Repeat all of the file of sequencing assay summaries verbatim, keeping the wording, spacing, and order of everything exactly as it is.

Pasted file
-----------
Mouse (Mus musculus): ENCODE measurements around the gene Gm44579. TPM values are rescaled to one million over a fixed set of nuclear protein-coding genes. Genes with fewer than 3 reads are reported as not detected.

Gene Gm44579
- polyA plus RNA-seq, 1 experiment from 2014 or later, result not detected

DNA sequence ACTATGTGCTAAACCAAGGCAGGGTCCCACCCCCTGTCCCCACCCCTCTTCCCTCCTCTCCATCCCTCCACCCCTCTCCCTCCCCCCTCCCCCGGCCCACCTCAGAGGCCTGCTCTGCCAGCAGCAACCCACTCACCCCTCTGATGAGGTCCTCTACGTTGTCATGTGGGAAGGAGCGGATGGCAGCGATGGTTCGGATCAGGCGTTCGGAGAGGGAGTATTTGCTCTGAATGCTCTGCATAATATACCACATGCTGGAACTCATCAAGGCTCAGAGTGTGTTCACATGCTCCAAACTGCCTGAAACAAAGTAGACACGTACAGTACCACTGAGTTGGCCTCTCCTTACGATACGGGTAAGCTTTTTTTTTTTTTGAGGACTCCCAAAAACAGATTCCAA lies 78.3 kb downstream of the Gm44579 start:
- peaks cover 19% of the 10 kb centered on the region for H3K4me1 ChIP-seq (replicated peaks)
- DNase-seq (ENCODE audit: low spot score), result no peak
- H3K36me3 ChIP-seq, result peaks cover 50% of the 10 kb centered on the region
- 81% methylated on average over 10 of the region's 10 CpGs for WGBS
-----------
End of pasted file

Mouse (Mus musculus): ENCODE measurements around the gene Gm44579. TPM values are rescaled to one million over a fixed set of nuclear protein-coding genes. Genes with fewer than 3 reads are reported as not detected.

Gene Gm44579
- polyA plus RNA-seq, 1 experiment from 2014 or later, result not detected

DNA sequence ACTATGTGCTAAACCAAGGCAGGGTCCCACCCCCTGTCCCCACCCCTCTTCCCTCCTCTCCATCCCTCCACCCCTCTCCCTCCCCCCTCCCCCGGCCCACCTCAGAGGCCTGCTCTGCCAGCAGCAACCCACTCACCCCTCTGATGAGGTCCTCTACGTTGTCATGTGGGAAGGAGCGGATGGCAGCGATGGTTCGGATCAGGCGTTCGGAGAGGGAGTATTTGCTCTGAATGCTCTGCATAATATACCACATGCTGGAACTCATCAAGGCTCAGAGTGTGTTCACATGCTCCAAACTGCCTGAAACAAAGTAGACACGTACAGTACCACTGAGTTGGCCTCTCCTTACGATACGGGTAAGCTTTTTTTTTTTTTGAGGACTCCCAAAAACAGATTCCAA lies 78.3 kb downstream of the Gm44579 start:
- peaks cover 19% of the 10 kb centered on the region for H3K4me1 ChIP-seq (replicated peaks)
- DNase-seq (ENCODE audit: low spot score), result no peak
- H3K36me3 ChIP-seq, result peaks cover 50% of the 10 kb centered on the region
- 81% methylated on average over 10 of the region's 10 CpGs for WGBS